The mere mention of a Homeowners Association (HOA) can elicit a negative response. With anecdotes constantly swarming over what it's like to live in an HOA, we decided to share some facts to consider. Before diving in, let's clarify that an HOA is intended to govern a neighborhood comprised of resident board members who meet regularly to discuss recent developments and concerns within the community.
Standard Practices of an HOA
Typically elected by other residents, these board members have the authority to impose rules among the community known as covenants, conditions and restrictions (CC&R). To preserve the property's value and attractiveness, residents must adhere to policies within it. While every HOA has a different set of CC&Rs, some common elements are acceptable colors for the exterior of a house, landscaping standards and limits on the number of vehicles/storage permissible in a driveway.
Once you make an offer and it is accepted, you are given a limited time to review your HOA's CC&R, typically around three to 10 days. Sure, the document can be hundreds of pages long, but it is highly recommended you familiarize yourself with it. You should also use the time to review your HOA's latest internal documents, including minutes from meetings, HOA financials and external court records. By reviewing, you'll see if any lawsuits have been filed and if they have been filed against a resident, and why.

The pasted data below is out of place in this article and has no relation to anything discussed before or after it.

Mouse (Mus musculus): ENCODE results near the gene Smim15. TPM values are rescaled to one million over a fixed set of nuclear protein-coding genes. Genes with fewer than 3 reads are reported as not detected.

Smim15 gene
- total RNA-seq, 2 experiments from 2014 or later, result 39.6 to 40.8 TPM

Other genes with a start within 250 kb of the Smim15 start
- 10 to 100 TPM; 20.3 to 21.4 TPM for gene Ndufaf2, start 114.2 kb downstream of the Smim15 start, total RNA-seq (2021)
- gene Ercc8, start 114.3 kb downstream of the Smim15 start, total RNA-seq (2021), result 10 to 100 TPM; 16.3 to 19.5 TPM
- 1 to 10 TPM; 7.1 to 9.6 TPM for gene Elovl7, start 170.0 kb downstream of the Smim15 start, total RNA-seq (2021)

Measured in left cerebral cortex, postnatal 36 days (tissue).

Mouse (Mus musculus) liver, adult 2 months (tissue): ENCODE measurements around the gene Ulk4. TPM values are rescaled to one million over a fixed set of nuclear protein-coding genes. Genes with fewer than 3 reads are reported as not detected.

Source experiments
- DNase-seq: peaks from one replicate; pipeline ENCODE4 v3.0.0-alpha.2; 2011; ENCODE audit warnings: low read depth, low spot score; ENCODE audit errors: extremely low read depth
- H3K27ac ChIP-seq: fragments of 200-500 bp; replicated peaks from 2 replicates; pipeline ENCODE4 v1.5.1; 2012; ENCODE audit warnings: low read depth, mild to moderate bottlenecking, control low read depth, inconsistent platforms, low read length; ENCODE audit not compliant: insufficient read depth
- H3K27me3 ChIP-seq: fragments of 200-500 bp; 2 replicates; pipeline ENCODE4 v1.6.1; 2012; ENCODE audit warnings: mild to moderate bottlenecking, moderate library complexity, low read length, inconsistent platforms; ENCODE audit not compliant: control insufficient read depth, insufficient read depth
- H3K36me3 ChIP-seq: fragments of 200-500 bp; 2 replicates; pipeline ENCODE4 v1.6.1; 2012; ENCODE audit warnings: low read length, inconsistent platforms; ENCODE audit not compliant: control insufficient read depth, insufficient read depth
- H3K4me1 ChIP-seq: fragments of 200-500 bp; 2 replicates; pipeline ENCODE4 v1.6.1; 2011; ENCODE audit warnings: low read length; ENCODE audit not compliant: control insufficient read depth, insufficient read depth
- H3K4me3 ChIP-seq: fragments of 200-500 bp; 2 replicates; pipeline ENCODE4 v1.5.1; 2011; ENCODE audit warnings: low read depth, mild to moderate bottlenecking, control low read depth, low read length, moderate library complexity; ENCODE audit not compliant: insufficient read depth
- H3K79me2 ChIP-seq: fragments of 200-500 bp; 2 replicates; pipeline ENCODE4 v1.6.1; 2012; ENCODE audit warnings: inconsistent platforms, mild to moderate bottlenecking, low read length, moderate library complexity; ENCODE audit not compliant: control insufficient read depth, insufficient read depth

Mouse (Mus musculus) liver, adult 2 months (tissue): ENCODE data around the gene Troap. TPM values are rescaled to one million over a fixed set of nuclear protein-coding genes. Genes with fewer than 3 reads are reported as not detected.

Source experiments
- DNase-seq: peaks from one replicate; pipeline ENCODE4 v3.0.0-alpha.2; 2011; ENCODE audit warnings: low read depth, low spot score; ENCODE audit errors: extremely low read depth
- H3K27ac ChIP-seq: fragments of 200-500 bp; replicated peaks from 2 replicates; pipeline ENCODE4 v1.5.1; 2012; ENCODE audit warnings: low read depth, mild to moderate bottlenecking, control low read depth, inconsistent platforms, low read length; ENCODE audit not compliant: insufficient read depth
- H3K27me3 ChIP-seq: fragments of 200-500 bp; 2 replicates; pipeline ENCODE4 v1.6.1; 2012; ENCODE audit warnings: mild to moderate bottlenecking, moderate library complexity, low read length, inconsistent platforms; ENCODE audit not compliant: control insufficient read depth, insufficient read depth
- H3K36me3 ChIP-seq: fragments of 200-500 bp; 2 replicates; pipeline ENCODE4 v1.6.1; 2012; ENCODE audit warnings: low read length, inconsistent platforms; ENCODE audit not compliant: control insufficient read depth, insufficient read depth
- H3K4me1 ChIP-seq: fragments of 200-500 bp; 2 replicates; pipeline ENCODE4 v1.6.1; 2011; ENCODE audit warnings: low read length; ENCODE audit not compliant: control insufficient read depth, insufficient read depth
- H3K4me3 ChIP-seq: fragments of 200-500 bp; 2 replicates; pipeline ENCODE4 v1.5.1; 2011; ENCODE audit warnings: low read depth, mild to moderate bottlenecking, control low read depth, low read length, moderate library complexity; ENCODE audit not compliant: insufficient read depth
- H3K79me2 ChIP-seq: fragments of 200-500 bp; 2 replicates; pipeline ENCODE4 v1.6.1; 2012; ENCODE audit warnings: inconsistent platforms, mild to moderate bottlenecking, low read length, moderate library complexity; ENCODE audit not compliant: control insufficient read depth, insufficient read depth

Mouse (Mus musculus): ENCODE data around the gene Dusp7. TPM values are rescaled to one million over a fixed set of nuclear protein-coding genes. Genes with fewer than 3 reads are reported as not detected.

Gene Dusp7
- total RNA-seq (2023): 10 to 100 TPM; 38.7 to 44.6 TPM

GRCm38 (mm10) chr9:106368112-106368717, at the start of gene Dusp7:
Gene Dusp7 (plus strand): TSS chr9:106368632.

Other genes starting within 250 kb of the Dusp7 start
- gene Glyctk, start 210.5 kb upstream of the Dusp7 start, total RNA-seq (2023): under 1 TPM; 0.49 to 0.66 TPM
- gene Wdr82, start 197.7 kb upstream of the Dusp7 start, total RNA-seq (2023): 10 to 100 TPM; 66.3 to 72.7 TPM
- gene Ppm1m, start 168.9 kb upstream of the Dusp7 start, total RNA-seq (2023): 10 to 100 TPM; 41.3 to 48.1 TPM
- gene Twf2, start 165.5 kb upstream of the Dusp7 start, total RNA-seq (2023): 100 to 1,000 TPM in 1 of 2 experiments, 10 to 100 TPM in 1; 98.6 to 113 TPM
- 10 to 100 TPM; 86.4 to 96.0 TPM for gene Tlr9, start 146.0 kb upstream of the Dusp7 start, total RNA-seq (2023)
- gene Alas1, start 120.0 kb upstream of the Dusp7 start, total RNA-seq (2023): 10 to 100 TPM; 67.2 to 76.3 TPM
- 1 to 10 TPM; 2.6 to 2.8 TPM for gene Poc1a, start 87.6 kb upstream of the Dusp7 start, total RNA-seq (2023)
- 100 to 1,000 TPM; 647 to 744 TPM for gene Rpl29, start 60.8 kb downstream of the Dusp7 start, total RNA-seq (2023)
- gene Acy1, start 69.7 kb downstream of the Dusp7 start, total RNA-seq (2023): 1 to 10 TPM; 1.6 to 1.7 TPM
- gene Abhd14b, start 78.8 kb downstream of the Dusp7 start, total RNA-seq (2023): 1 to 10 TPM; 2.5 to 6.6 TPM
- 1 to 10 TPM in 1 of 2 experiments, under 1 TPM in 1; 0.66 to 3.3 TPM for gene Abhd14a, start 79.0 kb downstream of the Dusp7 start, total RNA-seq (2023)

What to Consider: Pros and Cons
After understanding the history of your HOA, consider the financials. By buying into an HOA, you are expected to pay monthly fees for maintenance on the communal property and amenities in the housing development. Depending on the size of the property/community, payments range from $200-$300. If the HOA you are considering is outside your price range, feel free to shop around for less expensive fees.
Since your monthly payments go directly to maintenance, as the homeowner, you are not responsible for the areas shared by other residents. Instead, the HOA is to use the money to keep these shared spaces and amenities, including your home's exterior, agriculture and pool.
Consistency is key within HOAs. The organization ensures the community retains its original structure and appeal to maintain its property value. Before construction moves forward, the HOA must first approve any addition or modification to the property.
If you have questions about your local HOA or want more information, please contact NMC Realty Group. We will share our expert knowledge and tips to assist you in the process.